Toddler is naughty? Ask yourself if you’re expecting too much first

By Dr Richard C. Woolfson   — May 26, 2017
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    It’s only natural that you want your toddler to be well-behaved, to cooperate with you, to be sociable with others and to do exactly as you ask of him.

    For example, you’d love him to sit quietly in his stroller while you wander round the mall. You’d be delighted if he ate all his lunch without complaining. You’d be over the moon if he didn’t have a tantrum every time you tell him he can’t have his own way.

    Instead, he makes up his own mind on these matters, so his behaviour may not meet your expectations.

    First, ask yourself these questions:

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  • What do I base my expectations on?
    2 / 9 What do I base my expectations on?

    You develop your ideas about bringing up your kid from a range of sources, including your childhood experiences, magazines, websites and other parents. And you’ll have already discovered wide variations about the way a tot should behave. There is no single set of rules that applies to all.

    Related: Dealing with toddler tantrums: what you must know

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  • Do I expect too much of my toddler?
    3 / 9 Do I expect too much of my toddler?

    Perhaps it is unrealistic to assume that your energetic tot should fall asleep the moment his head touches the pillow. And perhaps a child this age doesn’t usually sit quietly in a stroller. Consider the possibility that the standards you set for him are too high.

     

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  • Does he respond to my demands?
    4 / 9 Does he respond to my demands?

    There’s no point in expecting your little one, say, to play with the same toy for 10 minutes if you know that he is easily distracted. Try to accept his standard, if that is the best he can possibly do at the moment. Of course you should encourage him to improve, but avoid fruitless confrontation.

    Related: Toddler cries easily: how to stop the behaviour

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  • Do I push him far too hard?
    5 / 9 Do I push him far too hard?

    If your young one consistently fails to meet your expectations – and you find that you’re constantly arguing with him – then consider lowering your demands so he can achieve the behaviour targets you set. There is no point persisting with goals that are completely beyond him.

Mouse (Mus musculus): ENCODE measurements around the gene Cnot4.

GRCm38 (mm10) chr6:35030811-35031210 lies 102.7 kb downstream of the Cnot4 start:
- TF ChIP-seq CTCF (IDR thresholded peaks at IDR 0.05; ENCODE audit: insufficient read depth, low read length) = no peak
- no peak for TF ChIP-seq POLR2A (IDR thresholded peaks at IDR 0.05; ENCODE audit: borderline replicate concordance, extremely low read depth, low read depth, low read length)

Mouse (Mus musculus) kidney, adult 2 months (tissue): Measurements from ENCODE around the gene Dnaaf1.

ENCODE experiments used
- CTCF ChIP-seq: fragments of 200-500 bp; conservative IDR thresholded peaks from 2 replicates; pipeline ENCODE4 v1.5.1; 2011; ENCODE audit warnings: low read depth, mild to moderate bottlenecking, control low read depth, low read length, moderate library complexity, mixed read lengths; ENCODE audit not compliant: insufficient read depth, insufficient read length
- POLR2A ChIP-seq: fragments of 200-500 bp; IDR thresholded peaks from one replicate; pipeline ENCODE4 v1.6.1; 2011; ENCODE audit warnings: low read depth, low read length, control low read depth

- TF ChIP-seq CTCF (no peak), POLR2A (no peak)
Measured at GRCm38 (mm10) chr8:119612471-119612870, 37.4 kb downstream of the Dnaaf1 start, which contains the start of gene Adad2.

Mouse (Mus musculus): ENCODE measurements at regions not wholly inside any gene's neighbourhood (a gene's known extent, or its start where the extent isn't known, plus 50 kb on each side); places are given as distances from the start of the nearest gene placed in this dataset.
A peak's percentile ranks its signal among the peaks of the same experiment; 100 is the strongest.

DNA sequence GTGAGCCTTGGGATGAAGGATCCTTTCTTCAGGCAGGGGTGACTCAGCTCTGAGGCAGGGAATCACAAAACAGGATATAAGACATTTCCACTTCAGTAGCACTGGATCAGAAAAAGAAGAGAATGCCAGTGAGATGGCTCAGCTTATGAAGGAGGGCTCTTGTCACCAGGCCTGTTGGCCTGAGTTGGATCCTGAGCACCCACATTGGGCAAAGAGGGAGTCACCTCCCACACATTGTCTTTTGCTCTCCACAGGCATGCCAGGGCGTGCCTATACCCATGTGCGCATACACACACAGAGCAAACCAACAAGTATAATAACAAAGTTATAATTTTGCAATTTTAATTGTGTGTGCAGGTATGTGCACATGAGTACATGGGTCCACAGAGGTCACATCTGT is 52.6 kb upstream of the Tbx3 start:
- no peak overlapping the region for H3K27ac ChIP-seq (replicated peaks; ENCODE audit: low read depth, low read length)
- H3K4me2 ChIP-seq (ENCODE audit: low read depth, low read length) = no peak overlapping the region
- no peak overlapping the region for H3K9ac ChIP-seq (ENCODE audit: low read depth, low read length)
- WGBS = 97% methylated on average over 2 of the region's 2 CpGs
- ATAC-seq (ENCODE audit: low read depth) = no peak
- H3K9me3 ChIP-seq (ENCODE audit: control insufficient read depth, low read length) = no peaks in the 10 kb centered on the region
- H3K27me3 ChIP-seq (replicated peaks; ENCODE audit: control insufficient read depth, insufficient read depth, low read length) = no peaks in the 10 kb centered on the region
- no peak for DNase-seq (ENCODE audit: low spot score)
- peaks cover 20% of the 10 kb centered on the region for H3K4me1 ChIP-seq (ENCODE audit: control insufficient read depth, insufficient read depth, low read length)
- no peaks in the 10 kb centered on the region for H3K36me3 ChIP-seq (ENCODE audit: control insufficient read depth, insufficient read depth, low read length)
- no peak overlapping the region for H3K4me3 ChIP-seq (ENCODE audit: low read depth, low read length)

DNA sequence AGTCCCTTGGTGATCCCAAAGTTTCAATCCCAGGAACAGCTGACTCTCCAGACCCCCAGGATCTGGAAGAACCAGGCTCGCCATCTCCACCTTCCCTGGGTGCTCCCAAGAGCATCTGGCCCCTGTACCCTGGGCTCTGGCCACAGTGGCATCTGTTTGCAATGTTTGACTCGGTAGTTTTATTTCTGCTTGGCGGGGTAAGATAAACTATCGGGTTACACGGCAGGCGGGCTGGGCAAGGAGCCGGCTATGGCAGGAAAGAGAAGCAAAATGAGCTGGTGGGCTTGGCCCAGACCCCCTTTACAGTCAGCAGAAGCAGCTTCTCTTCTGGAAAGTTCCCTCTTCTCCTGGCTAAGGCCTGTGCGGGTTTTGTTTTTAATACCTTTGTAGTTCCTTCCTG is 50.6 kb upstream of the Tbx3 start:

Here are four suggestions to help you manage you little one more successfully:

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  • Set realistic targets
    6 / 9 Set realistic targets

    For instance, if he is a disorganized type of child, don’t expect him to keep his toys neatly stacked in the corner.

    Perhaps a starting goal of putting one item in the toy box each night is sufficient. That way, it is possible for him to achieve what you want.

    Related: 5 organisation tips for children

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  • Praise success
    7 / 9 Praise success

    When you reprimand your tot for his misbehavior, it draws attention to his failures. That’s why it’s better to say: “I’m really pleased you sat quietly in your stroller in the shop today, that made me very happy,” than to say: “I wish you would sit in your stroller for longer without moaning.”

    Related: 9 ways to praise your kid

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  • Gradually increase your expectations
    8 / 9 Gradually increase your expectations

    He played nicely with another young child for a minute without snatching each other’s toy! Once you see that Junior has achieved the goal you set for him, increase your demands gently.

    For example, expect him to play with his friend for a few moments longer without fighting.

    Related: 5 ways to teach your child compassion

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  • Watch other parents and toddlers
    9 / 9 Watch other parents and toddlers

    Ultimately, you decide how you want to raise your child and how he should behave, but there is no harm in observing other parents with their young kids. You can learn a lot from watching them cope with the same challenges that you face.

    (Photos: 123RF.com)

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